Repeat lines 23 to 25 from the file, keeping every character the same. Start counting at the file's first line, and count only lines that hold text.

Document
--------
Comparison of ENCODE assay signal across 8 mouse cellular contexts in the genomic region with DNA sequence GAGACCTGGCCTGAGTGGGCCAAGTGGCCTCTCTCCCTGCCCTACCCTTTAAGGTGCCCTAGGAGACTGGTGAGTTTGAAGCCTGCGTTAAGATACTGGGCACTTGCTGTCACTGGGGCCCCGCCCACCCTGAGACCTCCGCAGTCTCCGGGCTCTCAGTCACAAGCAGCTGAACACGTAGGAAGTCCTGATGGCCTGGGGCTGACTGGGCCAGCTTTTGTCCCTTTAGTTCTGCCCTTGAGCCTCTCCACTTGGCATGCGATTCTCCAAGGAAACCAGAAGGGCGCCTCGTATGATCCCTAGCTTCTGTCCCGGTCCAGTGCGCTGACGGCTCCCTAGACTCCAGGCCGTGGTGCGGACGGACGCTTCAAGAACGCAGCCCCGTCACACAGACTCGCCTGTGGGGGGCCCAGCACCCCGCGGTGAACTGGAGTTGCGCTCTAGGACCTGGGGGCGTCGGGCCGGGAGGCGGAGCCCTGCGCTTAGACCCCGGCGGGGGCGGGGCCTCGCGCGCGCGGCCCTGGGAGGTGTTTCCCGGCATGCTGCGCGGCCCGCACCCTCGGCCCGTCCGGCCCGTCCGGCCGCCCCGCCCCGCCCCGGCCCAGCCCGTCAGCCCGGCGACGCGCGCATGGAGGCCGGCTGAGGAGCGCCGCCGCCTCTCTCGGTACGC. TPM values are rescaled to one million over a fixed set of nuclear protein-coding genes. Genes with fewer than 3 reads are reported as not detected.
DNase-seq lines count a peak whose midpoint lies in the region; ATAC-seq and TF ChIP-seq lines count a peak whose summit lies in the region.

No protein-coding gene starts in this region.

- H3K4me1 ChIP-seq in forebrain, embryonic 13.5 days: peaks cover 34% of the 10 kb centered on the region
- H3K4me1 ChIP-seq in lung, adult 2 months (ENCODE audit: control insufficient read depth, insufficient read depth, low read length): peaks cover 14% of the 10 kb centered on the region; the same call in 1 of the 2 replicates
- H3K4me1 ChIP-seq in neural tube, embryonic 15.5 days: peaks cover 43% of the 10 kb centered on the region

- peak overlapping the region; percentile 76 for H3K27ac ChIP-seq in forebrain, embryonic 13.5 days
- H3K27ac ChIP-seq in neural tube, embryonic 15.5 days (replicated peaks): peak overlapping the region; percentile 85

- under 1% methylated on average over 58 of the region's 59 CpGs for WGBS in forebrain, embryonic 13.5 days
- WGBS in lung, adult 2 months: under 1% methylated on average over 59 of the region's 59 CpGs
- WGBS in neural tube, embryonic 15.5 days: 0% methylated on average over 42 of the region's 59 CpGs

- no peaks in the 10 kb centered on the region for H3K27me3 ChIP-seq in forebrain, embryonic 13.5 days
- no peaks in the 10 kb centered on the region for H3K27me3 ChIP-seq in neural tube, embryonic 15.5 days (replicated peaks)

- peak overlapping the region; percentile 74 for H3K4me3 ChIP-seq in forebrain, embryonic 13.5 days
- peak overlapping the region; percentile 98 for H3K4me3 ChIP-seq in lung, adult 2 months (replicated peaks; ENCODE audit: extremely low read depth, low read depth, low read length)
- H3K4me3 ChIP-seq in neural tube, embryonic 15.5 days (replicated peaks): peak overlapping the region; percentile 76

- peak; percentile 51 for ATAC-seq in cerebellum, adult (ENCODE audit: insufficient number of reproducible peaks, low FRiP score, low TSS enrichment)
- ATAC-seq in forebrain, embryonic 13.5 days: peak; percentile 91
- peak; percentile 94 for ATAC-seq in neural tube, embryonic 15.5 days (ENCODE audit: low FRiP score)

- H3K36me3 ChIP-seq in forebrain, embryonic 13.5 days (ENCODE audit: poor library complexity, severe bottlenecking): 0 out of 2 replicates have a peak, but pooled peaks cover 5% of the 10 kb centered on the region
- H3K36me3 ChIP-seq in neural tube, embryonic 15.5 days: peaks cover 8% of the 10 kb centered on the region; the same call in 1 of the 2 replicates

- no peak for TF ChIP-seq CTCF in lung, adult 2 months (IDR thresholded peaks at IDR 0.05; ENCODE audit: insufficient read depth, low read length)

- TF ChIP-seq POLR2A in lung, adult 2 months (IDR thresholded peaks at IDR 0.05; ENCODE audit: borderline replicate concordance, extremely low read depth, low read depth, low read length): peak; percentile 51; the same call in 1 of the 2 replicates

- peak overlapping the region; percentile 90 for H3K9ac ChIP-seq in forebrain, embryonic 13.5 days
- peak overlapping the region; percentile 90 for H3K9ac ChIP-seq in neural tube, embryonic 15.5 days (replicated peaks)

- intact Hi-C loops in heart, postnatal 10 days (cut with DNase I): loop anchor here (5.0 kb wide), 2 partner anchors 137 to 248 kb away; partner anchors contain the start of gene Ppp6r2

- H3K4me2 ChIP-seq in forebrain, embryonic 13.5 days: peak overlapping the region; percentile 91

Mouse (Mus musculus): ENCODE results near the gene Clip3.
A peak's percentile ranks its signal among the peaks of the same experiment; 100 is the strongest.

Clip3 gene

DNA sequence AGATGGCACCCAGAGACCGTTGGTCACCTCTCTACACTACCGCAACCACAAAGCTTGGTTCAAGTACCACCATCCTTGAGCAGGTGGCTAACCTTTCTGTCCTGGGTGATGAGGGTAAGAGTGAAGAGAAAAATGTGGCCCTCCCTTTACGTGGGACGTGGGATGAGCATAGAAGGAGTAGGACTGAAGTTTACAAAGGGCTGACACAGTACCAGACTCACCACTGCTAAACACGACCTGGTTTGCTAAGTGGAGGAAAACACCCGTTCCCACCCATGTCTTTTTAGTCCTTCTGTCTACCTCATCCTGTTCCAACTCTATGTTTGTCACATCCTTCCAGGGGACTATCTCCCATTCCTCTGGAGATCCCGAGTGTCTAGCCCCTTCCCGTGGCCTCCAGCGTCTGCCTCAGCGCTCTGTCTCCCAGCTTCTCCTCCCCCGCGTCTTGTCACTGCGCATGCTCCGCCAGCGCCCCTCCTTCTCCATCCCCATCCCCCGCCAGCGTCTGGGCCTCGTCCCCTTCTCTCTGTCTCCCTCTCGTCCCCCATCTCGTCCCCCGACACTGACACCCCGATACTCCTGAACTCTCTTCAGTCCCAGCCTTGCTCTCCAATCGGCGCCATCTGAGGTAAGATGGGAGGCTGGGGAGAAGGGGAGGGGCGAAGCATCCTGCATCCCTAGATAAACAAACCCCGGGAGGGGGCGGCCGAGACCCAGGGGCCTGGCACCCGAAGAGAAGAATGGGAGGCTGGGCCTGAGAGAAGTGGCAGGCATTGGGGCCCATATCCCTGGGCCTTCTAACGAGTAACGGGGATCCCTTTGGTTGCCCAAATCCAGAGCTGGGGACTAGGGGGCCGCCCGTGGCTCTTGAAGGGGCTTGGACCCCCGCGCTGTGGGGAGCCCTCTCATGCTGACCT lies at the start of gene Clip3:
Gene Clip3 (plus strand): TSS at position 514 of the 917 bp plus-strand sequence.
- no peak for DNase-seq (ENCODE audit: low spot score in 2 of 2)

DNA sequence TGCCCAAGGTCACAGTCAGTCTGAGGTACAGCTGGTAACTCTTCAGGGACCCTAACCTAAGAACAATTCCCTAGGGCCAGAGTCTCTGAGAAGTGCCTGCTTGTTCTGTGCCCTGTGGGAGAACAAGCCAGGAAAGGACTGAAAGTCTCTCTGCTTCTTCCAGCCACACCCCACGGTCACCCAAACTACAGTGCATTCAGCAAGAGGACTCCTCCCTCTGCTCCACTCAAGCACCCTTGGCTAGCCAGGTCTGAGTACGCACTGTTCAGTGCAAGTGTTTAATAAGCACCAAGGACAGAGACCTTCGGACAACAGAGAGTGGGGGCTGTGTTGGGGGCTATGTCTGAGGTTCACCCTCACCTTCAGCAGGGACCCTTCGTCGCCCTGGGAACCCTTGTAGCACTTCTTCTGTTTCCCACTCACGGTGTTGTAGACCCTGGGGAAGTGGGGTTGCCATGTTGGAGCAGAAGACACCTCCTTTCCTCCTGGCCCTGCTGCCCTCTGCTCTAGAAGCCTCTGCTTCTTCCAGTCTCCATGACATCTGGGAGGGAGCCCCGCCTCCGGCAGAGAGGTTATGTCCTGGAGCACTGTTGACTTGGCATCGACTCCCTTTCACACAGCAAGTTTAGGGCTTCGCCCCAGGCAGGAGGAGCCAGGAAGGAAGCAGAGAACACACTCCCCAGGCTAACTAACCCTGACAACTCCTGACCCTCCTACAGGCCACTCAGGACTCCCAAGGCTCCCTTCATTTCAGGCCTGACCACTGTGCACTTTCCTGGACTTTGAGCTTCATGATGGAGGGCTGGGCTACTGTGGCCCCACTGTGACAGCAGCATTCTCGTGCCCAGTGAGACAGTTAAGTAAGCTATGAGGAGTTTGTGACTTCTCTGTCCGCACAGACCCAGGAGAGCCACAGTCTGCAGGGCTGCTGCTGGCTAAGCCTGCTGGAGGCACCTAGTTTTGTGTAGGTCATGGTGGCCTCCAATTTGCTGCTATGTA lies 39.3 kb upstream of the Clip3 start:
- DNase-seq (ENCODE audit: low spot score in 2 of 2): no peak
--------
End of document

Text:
- TF ChIP-seq POLR2A in lung, adult 2 months (IDR thresholded peaks at IDR 0.05; ENCODE audit: borderline replicate concordance, extremely low read depth, low read depth, low read length): peak; percentile 51; the same call in 1 of the 2 replicates

- peak overlapping the region; percentile 90 for H3K9ac ChIP-seq in forebrain, embryonic 13.5 days
- peak overlapping the region; percentile 90 for H3K9ac ChIP-seq in neural tube, embryonic 15.5 days (replicated peaks)